Many women discussed their reasons for joining support groups, and stressed the importance of talking to others who had been through a similar experience. Sharing concerns, fears, information and practical support were some of the key reasons for women being involved in self help groups.
A few women also mentioned the informative occasional talks given at group meetings by surgeons and breast care nurses, and a few women discussed their involvement in support group fashion shows.
Explains how involvment in a self help group helped her realise that her own feelings about her…
Some women said that talking with other people helped to dispel myths and reduce fears about breast cancer and its treatments. One woman described her involvement in setting up a self-help group over 20 years ago, and another discussed running a support group aimed at younger women affected by breast cancer. One younger woman explained that her disappointment with treatment had encouraged her to start up a support group on her return to her native country in Africa.
Describes setting up a self help group and some of the benefits.
Comments on the support group she runs for younger women affected by breast cancer.
Explains that disappointment with her treatment has inspired her to start up a support group.
One woman described the support she received from her group with form-filling and financial concerns. Another praised the information and advice she received, but also described having to face the death of group members from time to time.
Describes the help she received from her support group with form filling and financial concerns.
Explains some of the benefits and difficulties of being involved in support groups.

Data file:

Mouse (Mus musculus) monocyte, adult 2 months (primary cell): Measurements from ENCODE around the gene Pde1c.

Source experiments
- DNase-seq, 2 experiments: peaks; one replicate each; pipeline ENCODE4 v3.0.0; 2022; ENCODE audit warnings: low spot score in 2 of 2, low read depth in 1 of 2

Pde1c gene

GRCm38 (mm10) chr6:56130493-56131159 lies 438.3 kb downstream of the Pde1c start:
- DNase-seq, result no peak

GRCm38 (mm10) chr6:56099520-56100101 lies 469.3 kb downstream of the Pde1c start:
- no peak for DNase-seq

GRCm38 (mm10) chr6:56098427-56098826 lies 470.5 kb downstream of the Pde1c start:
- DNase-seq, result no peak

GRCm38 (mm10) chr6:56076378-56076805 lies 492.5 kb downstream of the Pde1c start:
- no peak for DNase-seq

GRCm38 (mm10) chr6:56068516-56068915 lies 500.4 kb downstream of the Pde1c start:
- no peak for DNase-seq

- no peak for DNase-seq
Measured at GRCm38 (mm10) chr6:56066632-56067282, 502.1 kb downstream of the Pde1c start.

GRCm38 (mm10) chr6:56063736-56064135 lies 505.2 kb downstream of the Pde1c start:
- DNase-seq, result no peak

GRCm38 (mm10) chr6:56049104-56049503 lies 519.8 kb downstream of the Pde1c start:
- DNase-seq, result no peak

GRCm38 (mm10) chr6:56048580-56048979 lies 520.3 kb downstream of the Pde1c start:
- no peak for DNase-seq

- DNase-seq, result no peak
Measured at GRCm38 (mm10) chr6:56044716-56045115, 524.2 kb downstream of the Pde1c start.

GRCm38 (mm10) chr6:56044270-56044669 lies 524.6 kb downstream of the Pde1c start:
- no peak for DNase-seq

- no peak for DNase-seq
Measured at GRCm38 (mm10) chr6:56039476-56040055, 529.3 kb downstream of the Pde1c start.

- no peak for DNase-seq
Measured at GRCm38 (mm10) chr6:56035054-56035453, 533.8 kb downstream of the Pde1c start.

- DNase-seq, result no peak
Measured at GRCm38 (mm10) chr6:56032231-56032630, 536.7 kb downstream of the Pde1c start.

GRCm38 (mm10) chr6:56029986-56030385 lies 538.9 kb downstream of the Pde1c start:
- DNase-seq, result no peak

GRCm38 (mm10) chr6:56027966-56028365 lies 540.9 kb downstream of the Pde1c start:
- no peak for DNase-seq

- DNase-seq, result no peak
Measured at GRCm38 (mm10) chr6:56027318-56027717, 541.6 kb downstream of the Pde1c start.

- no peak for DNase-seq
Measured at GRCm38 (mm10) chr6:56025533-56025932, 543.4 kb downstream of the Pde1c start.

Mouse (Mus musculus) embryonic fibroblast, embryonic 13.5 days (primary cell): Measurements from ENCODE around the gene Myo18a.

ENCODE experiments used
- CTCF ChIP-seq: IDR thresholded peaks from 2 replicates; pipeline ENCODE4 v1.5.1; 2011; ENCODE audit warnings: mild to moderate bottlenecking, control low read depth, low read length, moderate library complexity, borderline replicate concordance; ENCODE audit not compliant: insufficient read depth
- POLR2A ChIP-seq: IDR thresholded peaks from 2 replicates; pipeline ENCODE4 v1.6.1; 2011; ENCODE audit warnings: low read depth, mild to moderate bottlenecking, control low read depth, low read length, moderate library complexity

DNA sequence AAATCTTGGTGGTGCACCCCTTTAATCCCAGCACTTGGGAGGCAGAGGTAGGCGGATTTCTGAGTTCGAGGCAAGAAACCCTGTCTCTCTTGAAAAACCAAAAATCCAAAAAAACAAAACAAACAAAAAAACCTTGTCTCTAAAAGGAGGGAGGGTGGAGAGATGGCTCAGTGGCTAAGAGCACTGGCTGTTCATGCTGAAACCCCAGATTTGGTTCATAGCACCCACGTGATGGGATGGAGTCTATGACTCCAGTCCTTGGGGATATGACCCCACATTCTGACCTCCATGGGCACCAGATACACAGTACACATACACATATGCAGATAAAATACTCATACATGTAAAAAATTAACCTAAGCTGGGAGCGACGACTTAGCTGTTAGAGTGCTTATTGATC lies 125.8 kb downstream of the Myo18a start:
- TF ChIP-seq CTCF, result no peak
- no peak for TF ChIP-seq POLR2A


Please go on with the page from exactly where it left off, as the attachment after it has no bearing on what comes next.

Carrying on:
Several women explained that they had not joined support groups because they had plenty of support from family and friends. Others said that they preferred not to dwell on their experience of breast cancer or to make it a main focus after recovery.
Explains that she did not join a support group because she did not want to dwell on her illness.
Some women doubted the benefits of support groups or felt they were not the sort to join them. Other women had not known of any local groups when first diagnosed and several said that, although they were aware of local self-help groups, other commitments meant that they were too busy to join.
Explains that she didn’t find other women’s stories of their cancer a source of support.
Several women that had not joined a support group had kept in touch and formed friendships with other patients they had met in hospital, which they found supportive.
One woman described how a support group she was involved in had folded, and a few women did not join support groups because of the travel or cost involved.
Two women found psychotherapy and writing, respectively, to be outlets for their emotions, negating the need to join a support group.